The Chemical Atlas – A gem from the Oesper Collections

Edward Livingston Youmans’ The Chemical Atlas was recently returned to its home in the Oesper Collections in the History of Chemistry library after receiving conservation treatment from UC Libraries’ Preservation Lab. Youmans’ famous book features eye-catching illustrated and hand-colored plates that frequently motivate myself and others to display the item and engage visitors of the Oesper Collections with stunning visual depictions of the unseen world of chemical processes.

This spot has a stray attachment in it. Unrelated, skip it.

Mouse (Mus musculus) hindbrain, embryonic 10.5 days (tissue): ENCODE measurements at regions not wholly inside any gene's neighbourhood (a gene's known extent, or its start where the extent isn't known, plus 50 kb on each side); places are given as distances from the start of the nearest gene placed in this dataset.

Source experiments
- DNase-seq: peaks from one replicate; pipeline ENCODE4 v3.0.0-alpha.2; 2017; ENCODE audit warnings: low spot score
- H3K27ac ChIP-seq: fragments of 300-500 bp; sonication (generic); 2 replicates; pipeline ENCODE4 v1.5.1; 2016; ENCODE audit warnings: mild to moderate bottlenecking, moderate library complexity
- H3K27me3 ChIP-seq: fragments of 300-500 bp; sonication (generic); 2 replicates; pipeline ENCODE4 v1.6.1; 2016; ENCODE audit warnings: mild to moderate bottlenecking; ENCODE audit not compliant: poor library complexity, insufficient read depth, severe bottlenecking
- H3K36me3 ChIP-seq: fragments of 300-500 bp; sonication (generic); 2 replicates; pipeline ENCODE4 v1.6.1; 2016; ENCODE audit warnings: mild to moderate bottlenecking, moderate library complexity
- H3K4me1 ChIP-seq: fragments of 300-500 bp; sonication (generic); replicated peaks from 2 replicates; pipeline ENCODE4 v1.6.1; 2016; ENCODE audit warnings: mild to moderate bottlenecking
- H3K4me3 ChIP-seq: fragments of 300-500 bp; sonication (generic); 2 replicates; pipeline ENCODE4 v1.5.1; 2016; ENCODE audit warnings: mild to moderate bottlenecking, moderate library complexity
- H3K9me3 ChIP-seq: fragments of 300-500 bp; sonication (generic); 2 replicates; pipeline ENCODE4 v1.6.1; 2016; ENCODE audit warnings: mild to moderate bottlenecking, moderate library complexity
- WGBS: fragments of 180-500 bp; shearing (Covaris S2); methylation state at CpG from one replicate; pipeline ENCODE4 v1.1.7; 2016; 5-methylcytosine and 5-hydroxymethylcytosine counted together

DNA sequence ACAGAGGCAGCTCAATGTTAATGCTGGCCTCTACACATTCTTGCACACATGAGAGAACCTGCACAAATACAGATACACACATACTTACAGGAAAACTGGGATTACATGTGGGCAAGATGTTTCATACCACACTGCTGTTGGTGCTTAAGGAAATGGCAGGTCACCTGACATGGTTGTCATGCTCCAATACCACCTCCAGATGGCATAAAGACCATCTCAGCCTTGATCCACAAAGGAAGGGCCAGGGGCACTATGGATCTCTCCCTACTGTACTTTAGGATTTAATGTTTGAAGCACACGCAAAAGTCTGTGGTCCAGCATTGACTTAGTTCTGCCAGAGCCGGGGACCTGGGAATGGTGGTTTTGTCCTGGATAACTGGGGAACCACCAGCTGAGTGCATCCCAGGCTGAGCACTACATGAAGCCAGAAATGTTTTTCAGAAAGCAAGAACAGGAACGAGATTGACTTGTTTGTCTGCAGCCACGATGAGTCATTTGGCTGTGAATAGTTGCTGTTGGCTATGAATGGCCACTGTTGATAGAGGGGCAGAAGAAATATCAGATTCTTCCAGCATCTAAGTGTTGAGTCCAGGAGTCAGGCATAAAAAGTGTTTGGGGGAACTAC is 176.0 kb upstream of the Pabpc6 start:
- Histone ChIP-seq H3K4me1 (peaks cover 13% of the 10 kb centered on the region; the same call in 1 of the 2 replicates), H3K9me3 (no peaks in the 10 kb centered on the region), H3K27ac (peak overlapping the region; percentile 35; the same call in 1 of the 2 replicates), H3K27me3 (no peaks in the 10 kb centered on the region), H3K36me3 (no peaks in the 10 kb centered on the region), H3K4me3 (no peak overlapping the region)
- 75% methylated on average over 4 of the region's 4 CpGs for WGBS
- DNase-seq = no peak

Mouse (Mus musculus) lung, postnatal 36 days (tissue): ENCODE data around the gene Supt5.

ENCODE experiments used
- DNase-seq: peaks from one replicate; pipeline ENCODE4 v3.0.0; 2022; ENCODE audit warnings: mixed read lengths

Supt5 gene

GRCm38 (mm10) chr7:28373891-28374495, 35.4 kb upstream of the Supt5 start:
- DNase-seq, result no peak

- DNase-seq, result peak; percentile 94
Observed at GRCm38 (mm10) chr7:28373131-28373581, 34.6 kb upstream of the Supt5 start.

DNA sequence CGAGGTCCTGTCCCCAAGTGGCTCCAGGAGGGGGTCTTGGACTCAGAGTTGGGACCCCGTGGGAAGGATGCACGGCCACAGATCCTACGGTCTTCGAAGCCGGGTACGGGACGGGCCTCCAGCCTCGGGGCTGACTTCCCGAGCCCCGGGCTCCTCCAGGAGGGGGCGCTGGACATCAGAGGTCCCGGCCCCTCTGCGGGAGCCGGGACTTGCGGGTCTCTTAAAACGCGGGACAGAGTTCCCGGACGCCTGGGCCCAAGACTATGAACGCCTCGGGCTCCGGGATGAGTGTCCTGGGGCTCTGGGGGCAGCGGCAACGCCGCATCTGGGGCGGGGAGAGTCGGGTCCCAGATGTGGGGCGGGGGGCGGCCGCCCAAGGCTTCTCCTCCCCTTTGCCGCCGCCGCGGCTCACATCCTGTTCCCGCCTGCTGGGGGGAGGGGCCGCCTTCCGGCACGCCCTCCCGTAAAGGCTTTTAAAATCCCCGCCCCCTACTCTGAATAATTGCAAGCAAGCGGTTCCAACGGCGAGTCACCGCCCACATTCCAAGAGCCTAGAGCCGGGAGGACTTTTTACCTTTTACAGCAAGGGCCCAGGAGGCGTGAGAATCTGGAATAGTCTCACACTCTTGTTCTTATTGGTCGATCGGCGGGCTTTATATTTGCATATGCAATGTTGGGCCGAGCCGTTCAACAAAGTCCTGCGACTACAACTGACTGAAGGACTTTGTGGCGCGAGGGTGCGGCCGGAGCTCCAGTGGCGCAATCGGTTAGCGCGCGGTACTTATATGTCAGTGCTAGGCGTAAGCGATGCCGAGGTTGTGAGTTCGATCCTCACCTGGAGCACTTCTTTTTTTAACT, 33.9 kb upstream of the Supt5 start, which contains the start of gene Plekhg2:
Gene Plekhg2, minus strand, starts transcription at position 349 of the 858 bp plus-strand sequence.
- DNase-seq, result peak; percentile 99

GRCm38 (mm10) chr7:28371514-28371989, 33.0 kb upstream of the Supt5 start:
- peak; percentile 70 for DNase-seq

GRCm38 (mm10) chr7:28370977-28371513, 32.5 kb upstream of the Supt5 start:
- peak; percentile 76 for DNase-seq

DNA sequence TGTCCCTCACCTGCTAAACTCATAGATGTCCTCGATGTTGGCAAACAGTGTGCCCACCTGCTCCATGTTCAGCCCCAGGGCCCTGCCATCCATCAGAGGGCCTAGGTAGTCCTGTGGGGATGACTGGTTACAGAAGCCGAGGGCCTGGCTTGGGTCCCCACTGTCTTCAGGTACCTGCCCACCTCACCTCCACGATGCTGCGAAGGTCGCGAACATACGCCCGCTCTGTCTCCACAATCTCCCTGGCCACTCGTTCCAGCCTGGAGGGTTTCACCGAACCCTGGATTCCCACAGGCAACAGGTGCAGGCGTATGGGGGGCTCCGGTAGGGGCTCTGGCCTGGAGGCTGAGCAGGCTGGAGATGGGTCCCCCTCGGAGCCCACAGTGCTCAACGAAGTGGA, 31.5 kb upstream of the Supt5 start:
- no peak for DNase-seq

Edward Youmans was a renowned science communicator and popularizer in the 19th century United States. In the 1850’s, a reviewer called his Chemical Atlas “without exception, the best popular work in the English language” (Miles, 1964). When he was a young teen, he was afflicted by a disease of the eyes which grew more severe with time, leaving him nearly blind and suffering from frequent eye inflammation between the ages of 13 and 35. During these years, Youmans was unable to read, and learned as much as he could through the second-hand teaching of his sister, Eliza Youmans. His second-hand learning caused him to imagine and visualize chemistry concepts. As he overcame his misconceptions and worked to make his understanding more definite, he wanted to share his scheme for picturing atoms and their combinations. This led to him creating chemical charts which visually depicted atoms of different elements, binary compounds, and more as well as an accompanying book, Classbook of Chemisty. The Classbook of Chemistry was a huge success. “Brief, clear, and devoid of technicalities, it has an astounding and continuous sale; it was revised and sold more than 144,000 copies in its three editions. This was truly a remarkable record and would be envied even in these days of widespread chemical instruction” (Oesper, 1957).